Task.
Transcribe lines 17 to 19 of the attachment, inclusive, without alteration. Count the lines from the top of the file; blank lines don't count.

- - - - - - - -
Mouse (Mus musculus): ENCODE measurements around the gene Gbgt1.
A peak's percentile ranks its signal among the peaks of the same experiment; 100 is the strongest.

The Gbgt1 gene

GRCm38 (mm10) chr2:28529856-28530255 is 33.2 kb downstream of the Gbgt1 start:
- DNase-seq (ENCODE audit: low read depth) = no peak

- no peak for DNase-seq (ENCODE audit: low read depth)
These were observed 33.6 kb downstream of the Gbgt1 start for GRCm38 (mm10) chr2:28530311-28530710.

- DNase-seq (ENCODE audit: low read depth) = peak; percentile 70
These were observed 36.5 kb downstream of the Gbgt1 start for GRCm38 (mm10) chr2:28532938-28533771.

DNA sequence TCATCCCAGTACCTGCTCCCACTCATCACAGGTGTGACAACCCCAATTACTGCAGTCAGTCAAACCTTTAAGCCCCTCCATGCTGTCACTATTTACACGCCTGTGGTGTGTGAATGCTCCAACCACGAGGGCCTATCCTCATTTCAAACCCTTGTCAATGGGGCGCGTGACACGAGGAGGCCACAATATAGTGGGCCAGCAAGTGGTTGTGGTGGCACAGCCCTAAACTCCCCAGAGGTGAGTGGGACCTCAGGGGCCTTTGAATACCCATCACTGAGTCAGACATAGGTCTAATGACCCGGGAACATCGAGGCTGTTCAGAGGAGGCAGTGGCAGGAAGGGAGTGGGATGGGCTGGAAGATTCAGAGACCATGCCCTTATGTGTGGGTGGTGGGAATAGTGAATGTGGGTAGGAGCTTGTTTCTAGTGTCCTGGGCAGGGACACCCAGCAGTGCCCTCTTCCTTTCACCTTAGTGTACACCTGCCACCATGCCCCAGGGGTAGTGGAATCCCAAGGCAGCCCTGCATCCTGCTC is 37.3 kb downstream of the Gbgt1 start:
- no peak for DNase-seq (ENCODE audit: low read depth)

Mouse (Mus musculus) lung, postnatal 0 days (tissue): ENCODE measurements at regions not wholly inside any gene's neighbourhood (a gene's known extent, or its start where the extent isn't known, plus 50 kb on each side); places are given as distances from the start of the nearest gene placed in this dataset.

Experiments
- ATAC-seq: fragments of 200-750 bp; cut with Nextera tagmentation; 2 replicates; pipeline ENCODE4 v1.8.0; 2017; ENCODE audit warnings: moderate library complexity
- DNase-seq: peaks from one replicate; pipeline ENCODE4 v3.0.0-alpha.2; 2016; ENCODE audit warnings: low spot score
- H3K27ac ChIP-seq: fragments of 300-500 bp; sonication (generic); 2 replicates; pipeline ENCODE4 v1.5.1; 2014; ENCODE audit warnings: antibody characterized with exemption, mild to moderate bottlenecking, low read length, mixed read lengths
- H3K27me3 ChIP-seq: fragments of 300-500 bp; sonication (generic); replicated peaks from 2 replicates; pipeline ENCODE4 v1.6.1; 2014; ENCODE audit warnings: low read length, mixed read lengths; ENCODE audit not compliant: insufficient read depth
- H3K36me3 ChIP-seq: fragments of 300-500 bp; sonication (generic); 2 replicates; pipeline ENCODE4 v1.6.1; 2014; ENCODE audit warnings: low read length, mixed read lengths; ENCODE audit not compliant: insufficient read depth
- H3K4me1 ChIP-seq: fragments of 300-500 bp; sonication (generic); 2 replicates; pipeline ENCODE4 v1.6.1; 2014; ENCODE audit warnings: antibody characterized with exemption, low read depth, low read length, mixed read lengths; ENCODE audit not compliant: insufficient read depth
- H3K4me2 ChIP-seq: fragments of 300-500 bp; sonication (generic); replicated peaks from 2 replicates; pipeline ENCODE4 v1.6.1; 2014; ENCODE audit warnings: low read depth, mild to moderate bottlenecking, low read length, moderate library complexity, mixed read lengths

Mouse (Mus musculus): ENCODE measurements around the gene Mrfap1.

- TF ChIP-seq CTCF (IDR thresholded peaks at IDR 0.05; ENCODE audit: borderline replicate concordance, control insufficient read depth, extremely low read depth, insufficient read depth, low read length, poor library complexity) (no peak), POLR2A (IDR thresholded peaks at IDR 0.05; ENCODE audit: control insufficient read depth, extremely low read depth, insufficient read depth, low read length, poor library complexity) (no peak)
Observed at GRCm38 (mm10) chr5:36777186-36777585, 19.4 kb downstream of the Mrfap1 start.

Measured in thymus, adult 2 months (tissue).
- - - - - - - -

- H3K27me3 ChIP-seq: fragments of 300-500 bp; sonication (generic); replicated peaks from 2 replicates; pipeline ENCODE4 v1.6.1; 2014; ENCODE audit warnings: low read length, mixed read lengths; ENCODE audit not compliant: insufficient read depth
- H3K36me3 ChIP-seq: fragments of 300-500 bp; sonication (generic); 2 replicates; pipeline ENCODE4 v1.6.1; 2014; ENCODE audit warnings: low read length, mixed read lengths; ENCODE audit not compliant: insufficient read depth
- H3K4me1 ChIP-seq: fragments of 300-500 bp; sonication (generic); 2 replicates; pipeline ENCODE4 v1.6.1; 2014; ENCODE audit warnings: antibody characterized with exemption, low read depth, low read length, mixed read lengths; ENCODE audit not compliant: insufficient read depth